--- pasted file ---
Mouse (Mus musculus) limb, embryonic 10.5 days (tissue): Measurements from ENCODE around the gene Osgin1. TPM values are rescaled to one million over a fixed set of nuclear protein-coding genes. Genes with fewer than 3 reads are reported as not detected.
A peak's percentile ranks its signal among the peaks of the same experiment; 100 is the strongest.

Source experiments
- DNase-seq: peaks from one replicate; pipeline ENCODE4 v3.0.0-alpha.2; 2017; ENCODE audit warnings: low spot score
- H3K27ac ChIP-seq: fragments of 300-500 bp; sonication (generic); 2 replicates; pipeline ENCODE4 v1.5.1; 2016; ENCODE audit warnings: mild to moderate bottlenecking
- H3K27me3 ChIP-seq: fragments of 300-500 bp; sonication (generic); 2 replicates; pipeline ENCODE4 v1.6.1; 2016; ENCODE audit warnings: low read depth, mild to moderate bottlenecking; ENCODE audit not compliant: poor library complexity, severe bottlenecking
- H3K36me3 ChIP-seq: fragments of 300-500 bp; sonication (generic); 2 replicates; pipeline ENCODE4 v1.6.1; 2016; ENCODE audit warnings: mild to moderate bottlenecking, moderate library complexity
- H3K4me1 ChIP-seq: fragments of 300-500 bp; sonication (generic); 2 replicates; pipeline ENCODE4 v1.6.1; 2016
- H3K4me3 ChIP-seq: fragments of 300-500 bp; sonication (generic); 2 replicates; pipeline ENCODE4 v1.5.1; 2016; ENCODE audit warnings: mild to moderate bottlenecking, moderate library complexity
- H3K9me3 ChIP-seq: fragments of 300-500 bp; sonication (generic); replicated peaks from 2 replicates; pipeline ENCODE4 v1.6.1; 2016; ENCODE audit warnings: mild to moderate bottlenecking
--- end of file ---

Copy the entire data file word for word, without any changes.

Mouse (Mus musculus) limb, embryonic 10.5 days (tissue): Measurements from ENCODE around the gene Osgin1. TPM values are rescaled to one million over a fixed set of nuclear protein-coding genes. Genes with fewer than 3 reads are reported as not detected.
A peak's percentile ranks its signal among the peaks of the same experiment; 100 is the strongest.

Source experiments
- DNase-seq: peaks from one replicate; pipeline ENCODE4 v3.0.0-alpha.2; 2017; ENCODE audit warnings: low spot score
- H3K27ac ChIP-seq: fragments of 300-500 bp; sonication (generic); 2 replicates; pipeline ENCODE4 v1.5.1; 2016; ENCODE audit warnings: mild to moderate bottlenecking
- H3K27me3 ChIP-seq: fragments of 300-500 bp; sonication (generic); 2 replicates; pipeline ENCODE4 v1.6.1; 2016; ENCODE audit warnings: low read depth, mild to moderate bottlenecking; ENCODE audit not compliant: poor library complexity, severe bottlenecking
- H3K36me3 ChIP-seq: fragments of 300-500 bp; sonication (generic); 2 replicates; pipeline ENCODE4 v1.6.1; 2016; ENCODE audit warnings: mild to moderate bottlenecking, moderate library complexity
- H3K4me1 ChIP-seq: fragments of 300-500 bp; sonication (generic); 2 replicates; pipeline ENCODE4 v1.6.1; 2016
- H3K4me3 ChIP-seq: fragments of 300-500 bp; sonication (generic); 2 replicates; pipeline ENCODE4 v1.5.1; 2016; ENCODE audit warnings: mild to moderate bottlenecking, moderate library complexity
- H3K9me3 ChIP-seq: fragments of 300-500 bp; sonication (generic); replicated peaks from 2 replicates; pipeline ENCODE4 v1.6.1; 2016; ENCODE audit warnings: mild to moderate bottlenecking